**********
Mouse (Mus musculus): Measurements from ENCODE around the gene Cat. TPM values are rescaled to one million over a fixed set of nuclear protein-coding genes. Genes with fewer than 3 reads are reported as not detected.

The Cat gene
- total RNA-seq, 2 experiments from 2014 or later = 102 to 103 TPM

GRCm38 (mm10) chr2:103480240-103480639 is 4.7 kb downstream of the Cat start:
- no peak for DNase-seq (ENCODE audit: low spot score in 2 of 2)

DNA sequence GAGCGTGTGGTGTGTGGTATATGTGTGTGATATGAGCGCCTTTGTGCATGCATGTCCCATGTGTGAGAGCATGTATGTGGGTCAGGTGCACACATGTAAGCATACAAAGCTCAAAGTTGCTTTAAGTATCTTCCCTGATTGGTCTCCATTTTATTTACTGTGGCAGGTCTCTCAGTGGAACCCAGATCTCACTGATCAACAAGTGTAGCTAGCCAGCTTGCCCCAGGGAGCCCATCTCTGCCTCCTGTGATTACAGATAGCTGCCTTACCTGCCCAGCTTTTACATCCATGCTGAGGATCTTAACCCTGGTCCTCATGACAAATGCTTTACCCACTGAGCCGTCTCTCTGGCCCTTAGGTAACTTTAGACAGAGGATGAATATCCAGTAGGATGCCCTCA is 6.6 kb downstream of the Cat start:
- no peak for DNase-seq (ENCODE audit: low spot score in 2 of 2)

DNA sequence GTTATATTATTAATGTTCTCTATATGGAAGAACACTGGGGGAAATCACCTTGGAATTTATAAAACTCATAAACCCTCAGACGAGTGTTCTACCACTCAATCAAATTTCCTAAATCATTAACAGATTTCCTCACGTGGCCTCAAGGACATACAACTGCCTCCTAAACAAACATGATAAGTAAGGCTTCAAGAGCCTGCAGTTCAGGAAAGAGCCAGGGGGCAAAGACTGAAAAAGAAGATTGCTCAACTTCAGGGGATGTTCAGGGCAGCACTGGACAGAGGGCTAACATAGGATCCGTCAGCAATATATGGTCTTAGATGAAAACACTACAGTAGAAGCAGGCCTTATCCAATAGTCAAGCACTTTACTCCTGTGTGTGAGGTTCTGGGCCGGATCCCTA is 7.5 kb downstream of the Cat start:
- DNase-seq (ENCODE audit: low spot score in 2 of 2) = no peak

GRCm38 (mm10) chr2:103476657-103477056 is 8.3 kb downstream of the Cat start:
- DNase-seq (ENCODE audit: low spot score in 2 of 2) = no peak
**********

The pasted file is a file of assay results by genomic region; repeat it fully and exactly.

Mouse (Mus musculus): Measurements from ENCODE around the gene Cat. TPM values are rescaled to one million over a fixed set of nuclear protein-coding genes. Genes with fewer than 3 reads are reported as not detected.

The Cat gene
- total RNA-seq, 2 experiments from 2014 or later = 102 to 103 TPM

GRCm38 (mm10) chr2:103480240-103480639 is 4.7 kb downstream of the Cat start:
- no peak for DNase-seq (ENCODE audit: low spot score in 2 of 2)

DNA sequence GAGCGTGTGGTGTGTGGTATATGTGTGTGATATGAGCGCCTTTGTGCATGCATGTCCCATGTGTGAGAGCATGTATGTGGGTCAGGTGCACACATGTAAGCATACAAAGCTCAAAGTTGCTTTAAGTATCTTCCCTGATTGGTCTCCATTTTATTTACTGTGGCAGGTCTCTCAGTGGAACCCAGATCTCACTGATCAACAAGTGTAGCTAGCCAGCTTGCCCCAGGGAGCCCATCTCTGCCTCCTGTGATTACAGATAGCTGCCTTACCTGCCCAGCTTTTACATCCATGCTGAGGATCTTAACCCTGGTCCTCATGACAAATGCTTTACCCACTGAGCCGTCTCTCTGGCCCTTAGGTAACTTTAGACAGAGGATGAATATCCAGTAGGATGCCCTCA is 6.6 kb downstream of the Cat start:
- no peak for DNase-seq (ENCODE audit: low spot score in 2 of 2)

DNA sequence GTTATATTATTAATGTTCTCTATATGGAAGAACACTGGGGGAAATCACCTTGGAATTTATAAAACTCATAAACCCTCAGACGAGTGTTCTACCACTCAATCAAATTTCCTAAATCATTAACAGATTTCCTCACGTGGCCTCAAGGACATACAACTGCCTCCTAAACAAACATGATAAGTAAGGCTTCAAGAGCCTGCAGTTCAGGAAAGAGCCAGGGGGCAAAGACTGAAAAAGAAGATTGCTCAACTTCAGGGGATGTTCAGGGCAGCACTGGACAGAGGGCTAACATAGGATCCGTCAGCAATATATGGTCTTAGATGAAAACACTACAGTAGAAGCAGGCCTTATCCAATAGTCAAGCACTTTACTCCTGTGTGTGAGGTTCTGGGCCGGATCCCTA is 7.5 kb downstream of the Cat start:
- DNase-seq (ENCODE audit: low spot score in 2 of 2) = no peak

GRCm38 (mm10) chr2:103476657-103477056 is 8.3 kb downstream of the Cat start:
- DNase-seq (ENCODE audit: low spot score in 2 of 2) = no peak